Washington (GGM) Analysis | July 20, 2021 by Catherine Zacuto, M. Ed.
Perspective is everything. Composting can seem like a daunting task or a simple way to make our soil much more healthy. The benefits of composting for the climate and the environment may persuade you to get on board, to learn something new, and to contribute to a growing movement to give back.
What’s the heart of the matter? The wisdom of composting goes back to the days of Ancient Greece and Rome, and soil cultivation has been in practice ever since. The Founding Fathers realized the importance of renewing the soil of their farms and gardens. Washington, Jefferson, and Adams (among others) treasured the land for its abundance and permanence; fields were not something to be used and abandoned. Because tobacco had depleted the soil of many estates by the late 1700s, Washington began planting crops that could anchor the American agricultural economy. To replenish the soil for wheat fields and orchards, he experimented with manure, Potomac mud, and fish remains. In the end, Washington operated five farms in Virginia and was one of the most successful farmers of his time.
How does this impact you personally? Composting is a practical way to improve the health of the soil and reduce our carbon footprint. Over the centuries, the basic principles of composting have remained consistent and have yielded the same predictable outcomes for sustaining our planet. The knowledge and tools are at our fingertips. Using the wisdom garnered over the ages, we have the chance, without too much difficulty, to create a thriving environment and help planet Earth.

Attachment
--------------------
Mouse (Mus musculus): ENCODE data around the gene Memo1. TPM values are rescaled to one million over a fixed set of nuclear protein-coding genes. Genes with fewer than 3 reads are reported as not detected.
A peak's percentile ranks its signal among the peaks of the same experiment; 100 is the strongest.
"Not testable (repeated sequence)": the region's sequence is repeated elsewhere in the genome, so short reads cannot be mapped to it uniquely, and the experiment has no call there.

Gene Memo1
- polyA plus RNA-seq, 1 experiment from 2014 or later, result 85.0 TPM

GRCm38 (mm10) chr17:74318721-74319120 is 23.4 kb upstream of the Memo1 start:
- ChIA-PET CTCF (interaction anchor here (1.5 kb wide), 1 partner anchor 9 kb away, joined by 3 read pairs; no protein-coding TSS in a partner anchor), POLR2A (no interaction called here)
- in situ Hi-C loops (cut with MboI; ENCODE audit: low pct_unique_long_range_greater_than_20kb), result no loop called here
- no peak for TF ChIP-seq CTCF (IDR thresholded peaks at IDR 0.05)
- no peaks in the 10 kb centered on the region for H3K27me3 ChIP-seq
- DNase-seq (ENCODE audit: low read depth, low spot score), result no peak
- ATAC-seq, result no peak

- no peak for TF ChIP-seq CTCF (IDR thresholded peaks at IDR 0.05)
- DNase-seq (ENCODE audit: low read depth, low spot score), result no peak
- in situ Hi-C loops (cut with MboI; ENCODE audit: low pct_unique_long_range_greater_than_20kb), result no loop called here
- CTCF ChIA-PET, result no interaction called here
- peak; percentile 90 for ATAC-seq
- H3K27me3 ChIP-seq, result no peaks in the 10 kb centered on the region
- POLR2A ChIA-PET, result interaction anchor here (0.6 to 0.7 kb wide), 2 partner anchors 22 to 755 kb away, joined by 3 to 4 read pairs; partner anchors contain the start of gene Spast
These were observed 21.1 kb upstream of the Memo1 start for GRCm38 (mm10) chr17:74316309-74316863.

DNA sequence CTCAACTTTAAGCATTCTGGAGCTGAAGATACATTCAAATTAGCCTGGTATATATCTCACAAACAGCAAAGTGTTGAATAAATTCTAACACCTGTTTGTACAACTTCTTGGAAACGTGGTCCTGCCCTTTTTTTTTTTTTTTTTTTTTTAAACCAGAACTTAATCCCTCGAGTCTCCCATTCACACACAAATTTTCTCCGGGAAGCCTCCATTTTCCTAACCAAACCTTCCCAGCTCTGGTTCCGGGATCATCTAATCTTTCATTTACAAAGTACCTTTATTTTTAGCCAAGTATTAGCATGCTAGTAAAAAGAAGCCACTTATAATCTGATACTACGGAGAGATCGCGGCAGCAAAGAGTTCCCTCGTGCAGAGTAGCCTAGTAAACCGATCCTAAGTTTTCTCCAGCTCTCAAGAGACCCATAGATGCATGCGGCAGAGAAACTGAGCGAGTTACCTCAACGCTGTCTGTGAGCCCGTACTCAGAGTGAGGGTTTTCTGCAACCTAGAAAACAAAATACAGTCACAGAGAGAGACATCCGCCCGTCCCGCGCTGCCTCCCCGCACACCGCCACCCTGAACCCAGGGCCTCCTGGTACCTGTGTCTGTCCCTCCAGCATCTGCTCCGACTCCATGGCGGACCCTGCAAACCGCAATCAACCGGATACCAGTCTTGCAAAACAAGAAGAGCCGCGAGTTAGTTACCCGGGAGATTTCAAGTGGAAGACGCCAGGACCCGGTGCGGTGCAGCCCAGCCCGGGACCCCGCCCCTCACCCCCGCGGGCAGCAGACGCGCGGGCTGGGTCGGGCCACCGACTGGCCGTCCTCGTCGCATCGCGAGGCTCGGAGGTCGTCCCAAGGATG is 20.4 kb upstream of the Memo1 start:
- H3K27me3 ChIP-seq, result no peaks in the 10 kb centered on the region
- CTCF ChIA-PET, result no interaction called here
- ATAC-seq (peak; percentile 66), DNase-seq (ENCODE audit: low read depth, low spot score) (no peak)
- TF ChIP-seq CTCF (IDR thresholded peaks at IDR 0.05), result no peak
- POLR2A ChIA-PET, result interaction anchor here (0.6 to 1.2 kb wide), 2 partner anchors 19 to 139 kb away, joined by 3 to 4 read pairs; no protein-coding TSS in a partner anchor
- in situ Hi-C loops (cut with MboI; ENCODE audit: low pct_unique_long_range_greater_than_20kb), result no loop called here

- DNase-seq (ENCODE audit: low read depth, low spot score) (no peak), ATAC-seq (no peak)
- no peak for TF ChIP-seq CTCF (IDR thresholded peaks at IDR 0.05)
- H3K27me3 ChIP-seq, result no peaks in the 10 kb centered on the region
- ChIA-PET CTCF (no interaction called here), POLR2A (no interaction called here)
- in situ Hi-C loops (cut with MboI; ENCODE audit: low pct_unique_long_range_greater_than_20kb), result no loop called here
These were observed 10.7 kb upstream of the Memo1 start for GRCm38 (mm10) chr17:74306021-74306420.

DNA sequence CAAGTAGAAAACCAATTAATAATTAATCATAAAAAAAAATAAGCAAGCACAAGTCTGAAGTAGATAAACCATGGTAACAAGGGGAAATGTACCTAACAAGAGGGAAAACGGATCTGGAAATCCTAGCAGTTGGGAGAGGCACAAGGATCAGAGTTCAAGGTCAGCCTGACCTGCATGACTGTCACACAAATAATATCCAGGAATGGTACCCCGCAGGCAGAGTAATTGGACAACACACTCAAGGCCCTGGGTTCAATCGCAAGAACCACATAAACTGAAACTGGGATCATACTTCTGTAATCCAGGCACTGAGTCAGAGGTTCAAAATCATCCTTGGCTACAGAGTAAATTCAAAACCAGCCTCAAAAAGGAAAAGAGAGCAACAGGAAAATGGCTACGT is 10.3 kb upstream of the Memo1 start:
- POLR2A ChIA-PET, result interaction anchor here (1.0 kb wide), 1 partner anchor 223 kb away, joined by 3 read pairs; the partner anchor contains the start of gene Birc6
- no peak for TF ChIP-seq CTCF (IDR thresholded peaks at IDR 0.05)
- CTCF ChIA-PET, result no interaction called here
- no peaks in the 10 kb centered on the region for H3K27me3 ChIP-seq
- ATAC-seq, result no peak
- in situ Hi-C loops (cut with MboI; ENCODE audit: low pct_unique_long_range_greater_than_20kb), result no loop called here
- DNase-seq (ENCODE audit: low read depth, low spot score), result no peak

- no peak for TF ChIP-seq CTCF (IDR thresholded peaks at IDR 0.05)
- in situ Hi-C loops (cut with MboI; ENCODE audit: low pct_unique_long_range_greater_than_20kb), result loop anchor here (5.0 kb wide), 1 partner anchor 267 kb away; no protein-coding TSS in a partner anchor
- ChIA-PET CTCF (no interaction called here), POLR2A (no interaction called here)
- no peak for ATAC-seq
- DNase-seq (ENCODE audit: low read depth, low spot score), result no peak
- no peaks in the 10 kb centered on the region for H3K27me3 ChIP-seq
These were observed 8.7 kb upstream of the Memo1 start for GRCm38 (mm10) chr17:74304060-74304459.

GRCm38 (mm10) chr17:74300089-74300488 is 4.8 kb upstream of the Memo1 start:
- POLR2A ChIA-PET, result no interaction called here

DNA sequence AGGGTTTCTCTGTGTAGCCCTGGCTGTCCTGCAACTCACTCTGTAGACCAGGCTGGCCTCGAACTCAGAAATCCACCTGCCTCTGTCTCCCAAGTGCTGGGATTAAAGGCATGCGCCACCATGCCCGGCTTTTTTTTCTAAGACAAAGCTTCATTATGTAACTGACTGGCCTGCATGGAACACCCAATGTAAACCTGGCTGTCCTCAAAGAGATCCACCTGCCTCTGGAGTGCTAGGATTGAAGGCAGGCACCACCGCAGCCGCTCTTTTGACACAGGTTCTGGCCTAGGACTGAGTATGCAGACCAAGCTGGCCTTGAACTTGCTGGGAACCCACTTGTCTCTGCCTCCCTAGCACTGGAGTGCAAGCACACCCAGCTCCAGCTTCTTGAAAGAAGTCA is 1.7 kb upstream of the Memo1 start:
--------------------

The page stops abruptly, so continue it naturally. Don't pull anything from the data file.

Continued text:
- adds microbes to dirt and soil, enabling it to store loads of carbon that thwarts climate change.
- reduces methane-producing waste in landfills
- creates vibrant soil that supports the ecosystem
- retains water in the soil, reducing the need to irrigate
- promotes disease-free plant growth
What can you do about this? Whether you live in a noisy urban neighborhood or on a quiet rural road, composting is possible. To keep it simple, deliver your food scraps to your community compost collection site. (See the list of Virginia composting facilities at the end of this article.) Or, find a compost company that picks up your food scraps. Check to see how the company uses the compost, and find out if they return compost to you. Make your own compost by following simple daily guidelines. (Click here to see a short how-to video.) You can make a difference for your family, your community, and the planet. Remember the Founding Fathers: The success of the new nation hinged on its fruitful harvests. Did they ever imagine how critical their organic practices would be for the health of the planet?
- Begin saving food scraps in a compost bag in your refrigerator, a cool garage or in a clamped container.
- Gather both green materials (fruits, vegetables, tea, egg shells, coffee grounds) and brown (newspapers, egg cartons, twigs, and dried grass).
- Avoid oils, dairy, meat, and bread.
- Decide if you will create the compost yourself or donate your scraps to your community, or
- Find the most eco-friendly company to pick up your scraps and use them to benefit soil health.
Virginia Composting Facilities by Area
“Benefits of Compost.” U.S. Composting Council, http://www.compostingcouncil.org/. Accessed 21 Jan. 2021.
Simon, Julia. “How to Start Composting.” NPR, 2021, http://www.npr.org/2020/04/07/828918397/how-to-compost-at-home.
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